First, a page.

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Standing Up for Public Services

Local 1186 President Michael Thompson talks with Common Council Assistant Majority Leader Tonilynn Collins.
Darlene O'Neal and her sons urge the Common Council not to cut services.


Faced with a budget deficit and the prospect of more than 100 layoffs, New Britain city workers -- members of AFSCME Locals 818, 1186 and 1303-332 -- are standing up for their jobs and their community. And they're finding increased support from residents who understand the connection between quality public services and strong communities.

At a May 17 budget hearing, Darlene O'Neal, a single mother of triplets, talked about how much the staff and programs at the Parks and Recreation Department have meant to her family.

“I can honestly say they have helped me to raise my children. They are my village,” O’Neal told members of the New Britain Common Council. “Please leave this department intact and do not try to fix what is not broken.”

The village to which O'Neal referred is actually multiple villages of departments and agencies with city employees who are proud of their service to the public.

"I’m a New Britain resident. I’ve lived here my whole life. I have a passion for the city," said Sue Egan, a groundskeeper with the Parks Department. "When I turn around and a job’s accomplished, I feel good about it. It shows in the beauty of the parks and the city."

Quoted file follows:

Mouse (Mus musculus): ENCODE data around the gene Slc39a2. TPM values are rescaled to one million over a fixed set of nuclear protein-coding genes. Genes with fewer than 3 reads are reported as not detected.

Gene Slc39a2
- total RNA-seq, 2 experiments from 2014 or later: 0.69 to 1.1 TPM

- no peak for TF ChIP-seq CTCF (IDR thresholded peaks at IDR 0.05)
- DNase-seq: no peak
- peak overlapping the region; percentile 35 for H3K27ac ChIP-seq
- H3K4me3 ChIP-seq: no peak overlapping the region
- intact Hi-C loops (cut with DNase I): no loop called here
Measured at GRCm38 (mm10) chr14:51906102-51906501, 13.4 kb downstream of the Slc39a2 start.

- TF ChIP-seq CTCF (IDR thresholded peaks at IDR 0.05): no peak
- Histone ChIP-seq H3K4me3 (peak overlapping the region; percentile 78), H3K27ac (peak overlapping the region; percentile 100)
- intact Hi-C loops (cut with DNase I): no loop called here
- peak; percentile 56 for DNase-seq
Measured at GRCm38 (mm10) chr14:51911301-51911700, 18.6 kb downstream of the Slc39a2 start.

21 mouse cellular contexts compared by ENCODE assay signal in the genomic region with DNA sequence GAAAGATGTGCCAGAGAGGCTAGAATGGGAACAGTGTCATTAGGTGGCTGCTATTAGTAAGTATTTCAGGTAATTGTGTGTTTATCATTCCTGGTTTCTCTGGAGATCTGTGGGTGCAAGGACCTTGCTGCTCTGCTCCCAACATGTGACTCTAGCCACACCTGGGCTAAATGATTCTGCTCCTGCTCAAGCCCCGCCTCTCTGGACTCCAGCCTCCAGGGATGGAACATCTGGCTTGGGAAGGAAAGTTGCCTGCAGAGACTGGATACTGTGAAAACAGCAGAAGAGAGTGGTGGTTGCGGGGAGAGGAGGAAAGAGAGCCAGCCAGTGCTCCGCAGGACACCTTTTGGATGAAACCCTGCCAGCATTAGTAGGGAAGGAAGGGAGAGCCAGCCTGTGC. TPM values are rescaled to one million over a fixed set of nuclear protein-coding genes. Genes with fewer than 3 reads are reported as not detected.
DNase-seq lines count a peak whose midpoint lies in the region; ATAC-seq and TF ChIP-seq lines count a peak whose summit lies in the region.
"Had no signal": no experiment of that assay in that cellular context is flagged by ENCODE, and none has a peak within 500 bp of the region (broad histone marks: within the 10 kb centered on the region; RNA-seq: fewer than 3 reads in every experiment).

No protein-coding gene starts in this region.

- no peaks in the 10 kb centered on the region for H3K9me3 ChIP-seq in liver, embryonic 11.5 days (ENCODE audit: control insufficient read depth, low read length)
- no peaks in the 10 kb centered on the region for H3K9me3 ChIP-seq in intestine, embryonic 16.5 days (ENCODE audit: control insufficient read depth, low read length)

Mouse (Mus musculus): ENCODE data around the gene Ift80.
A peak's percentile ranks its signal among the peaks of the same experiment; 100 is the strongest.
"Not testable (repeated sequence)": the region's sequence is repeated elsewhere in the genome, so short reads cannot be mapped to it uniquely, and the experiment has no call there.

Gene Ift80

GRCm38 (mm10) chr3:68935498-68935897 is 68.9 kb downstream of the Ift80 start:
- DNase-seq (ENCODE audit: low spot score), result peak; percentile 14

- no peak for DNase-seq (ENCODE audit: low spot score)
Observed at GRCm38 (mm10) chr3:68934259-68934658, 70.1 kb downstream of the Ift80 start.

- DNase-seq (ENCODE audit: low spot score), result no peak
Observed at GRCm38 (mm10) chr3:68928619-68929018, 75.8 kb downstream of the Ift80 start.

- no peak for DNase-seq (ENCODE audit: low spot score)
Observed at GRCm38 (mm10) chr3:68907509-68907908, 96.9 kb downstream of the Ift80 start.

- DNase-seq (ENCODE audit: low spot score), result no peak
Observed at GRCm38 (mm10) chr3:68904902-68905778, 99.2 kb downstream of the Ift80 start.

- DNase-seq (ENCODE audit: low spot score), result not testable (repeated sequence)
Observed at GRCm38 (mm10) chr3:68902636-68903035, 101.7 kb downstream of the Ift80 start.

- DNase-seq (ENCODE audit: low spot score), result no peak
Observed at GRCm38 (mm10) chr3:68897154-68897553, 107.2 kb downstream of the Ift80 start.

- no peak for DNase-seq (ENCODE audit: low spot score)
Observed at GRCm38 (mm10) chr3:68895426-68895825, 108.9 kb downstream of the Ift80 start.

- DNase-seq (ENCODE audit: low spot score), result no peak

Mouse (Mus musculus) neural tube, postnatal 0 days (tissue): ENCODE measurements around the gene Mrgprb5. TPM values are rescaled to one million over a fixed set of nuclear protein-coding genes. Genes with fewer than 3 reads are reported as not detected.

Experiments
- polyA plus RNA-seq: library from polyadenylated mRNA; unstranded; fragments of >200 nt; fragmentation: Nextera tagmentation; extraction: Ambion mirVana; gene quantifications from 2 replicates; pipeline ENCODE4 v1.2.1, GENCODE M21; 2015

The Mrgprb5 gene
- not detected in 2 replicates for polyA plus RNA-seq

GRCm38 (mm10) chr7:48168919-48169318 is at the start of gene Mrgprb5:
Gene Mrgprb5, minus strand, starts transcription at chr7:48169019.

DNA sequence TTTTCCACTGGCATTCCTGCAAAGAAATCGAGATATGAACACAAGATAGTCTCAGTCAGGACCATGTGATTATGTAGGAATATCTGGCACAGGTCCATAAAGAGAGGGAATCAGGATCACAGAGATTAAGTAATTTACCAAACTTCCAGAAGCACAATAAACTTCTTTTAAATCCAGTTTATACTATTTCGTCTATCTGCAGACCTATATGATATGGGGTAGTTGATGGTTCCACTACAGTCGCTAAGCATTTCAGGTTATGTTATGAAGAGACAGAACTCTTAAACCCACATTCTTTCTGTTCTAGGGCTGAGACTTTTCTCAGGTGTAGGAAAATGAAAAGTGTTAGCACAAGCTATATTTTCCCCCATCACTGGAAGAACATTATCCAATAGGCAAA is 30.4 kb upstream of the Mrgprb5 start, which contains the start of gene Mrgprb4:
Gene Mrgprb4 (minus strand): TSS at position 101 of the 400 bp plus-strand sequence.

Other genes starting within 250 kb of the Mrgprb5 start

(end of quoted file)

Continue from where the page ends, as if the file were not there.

Amy Kirby also emphasized the importance of an urban village in asking Common Council members to protect public services. Kirby conceived the idea for the popular Timeless Tales of Fairview Cemetary program, and brought it to Parks and Recreation Director Bill DeMaio and got the support necessary to turn her idea into reality.

"Parks and recreation, in addition to education and libraries, are needed to make a great community," Kirby said at the budget hearing.

Chris Polkowski grew up in New Britain, attended public school here and graduated from Central Connecticut State University. He now works for the city as a civil engineer.

"I take great ownership and pride in working for the city because I like to improve my community. I have strong roots here. I’m all for doing anything I can do to contribute to the city and make it a better place to live," Polkowski said at the budget hearing.

Check out what Egan, Polkowski and other New Britain public service workers have to say in this video. And be sure to like the Facebook page New Britain United.

 


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